Group B Streptococcal Disease

(GBS)

Definition

Group B streptococcal (GBS) disease is a bacterial infection. GBS can cause illness in newborn babies, pregnant women, the elderly, and adults with other chronic medical conditions, such as diabetes or liver disease. In newborns, it is the most common cause of a blood infection called sepsis and of meningitis, which is an infection of the fluid and lining surrounding the brain. This following information covers GBS in pregnant women and their babies.

Causes

GBS is caused by specific bacteria. These bacteria live in the gastrointestinal and genital tracts. They are found in the vaginal or rectal areas of 10% to 35% of all healthy adult women. Only a small number of babies who are exposed to the bacteria will become infected. If infection occurs, it can be serious. Newborn babies can become infected with GBS in 3 ways:
  • Before birth, bacteria in the vagina can spread up the birth canal into the uterus and infect the amniotic fluid surrounding the fetus. The baby becomes infected by inhaling the infected fluid.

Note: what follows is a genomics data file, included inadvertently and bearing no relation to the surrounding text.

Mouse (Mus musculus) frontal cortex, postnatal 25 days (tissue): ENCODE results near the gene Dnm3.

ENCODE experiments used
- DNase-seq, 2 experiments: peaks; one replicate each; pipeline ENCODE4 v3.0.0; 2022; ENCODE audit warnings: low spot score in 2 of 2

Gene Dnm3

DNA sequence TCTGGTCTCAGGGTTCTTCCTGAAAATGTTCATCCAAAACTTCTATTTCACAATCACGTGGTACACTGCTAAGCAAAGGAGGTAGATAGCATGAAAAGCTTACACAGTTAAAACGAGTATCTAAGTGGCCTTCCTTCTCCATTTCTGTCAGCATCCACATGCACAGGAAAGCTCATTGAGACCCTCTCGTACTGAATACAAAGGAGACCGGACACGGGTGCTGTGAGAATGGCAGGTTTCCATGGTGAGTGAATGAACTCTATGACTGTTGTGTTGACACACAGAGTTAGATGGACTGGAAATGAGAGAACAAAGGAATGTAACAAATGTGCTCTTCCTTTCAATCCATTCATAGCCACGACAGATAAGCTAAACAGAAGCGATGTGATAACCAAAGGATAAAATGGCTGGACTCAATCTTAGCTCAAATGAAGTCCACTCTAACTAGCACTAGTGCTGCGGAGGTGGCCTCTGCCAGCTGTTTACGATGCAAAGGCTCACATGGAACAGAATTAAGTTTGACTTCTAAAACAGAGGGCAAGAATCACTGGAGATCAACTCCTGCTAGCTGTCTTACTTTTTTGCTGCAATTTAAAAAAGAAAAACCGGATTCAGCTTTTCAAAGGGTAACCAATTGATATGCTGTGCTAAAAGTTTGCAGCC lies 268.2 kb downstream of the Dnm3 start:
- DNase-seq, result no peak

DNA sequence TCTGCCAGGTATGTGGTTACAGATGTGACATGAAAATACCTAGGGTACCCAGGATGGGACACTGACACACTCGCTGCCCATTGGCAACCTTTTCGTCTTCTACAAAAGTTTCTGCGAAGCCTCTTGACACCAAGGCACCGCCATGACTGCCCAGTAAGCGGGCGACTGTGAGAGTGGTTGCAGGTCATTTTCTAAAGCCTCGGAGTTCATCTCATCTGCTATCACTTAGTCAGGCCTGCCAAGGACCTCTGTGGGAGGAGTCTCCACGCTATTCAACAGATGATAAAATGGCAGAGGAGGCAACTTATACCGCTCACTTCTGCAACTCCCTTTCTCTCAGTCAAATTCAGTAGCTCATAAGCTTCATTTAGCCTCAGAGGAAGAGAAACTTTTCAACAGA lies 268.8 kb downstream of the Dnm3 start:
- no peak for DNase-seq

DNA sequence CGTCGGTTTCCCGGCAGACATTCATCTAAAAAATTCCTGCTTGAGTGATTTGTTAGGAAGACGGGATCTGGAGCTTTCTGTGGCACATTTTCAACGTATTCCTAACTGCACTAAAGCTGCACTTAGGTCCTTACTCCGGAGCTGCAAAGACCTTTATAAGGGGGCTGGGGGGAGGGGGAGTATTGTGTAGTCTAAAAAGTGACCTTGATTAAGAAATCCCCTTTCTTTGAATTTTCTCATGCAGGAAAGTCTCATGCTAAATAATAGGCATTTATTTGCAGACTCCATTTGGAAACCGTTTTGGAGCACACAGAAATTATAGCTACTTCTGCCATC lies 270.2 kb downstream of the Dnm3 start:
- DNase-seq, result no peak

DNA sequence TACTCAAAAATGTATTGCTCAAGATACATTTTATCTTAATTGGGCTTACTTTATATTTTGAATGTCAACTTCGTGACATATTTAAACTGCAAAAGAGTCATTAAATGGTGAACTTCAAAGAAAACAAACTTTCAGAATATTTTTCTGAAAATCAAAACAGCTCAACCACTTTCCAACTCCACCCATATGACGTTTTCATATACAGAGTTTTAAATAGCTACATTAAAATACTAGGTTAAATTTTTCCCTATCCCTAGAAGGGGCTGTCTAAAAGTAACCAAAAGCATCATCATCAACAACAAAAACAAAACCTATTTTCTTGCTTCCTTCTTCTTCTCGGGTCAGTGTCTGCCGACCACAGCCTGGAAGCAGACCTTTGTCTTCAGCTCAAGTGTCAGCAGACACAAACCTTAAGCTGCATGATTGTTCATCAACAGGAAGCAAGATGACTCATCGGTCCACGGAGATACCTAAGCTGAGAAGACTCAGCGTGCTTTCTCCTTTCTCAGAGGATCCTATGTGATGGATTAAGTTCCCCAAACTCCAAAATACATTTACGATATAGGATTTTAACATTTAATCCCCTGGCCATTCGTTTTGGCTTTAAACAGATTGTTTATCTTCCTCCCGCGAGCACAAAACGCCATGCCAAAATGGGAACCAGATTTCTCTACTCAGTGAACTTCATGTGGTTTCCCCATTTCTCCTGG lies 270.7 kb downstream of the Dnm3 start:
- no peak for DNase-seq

• During delivery, by contact with bacteria in the birth canal
  • After birth, by close physical contact with the mother
Vaginal Bacteria Spreading to Fetus
DW00030 96472 1
Copyright © Nucleus Medical Media, Inc.

Risk Factors

Factors that may increase your baby's chance of GBS include:
  • Mother currently has GBS in her vaginal or rectal area—This is confirmed by a lab test between weeks 35-37 of pregnancy.
  • Mother is GBS positive and does not get antibiotics at least 4 hours before delivery
  • Mother had a previous baby with GBS disease
  • Mother has a urinary tract infection due to GBS
  • Labor or rupture of the membranes before 37 weeks of pregnancy
  • Rupture of the membranes for 18 hours or more before delivery
  • Mother has a fever during labor
  • Frequent vaginal examinations during labor
  • Use of intrauterine fetal monitoring devices

leave comments
0
Did you like this? Share with your family and friends.
Related Topics:
Current Research From Top Journals


Parent-Adolescent Communication May Result In Safer Sex
December 2015

Improving parent-adolescent sexual communication has been noted as one factor that could help to encourage adolescents to practice safer sex behavior. This study found that sexual communication with parents plays a small protective role in safer sex behavior among adolescents.

dot separator
previous editions

Celiac Disease May Increase the Risk of Bone Fractures
November 2015

Music May Improve Sleep Quality in Adults with Insomnia
October 2015

CPAP May Help Older Adults with Obstructive Sleep Apnea
September 2015

dashed separator

Advertisement

Our Free Newsletter
click here to see all of our uplifting newsletters »

 

Advertisement

Advertisement

DiggDeliciousNewsvineRedditStumbleTechnoratiFacebook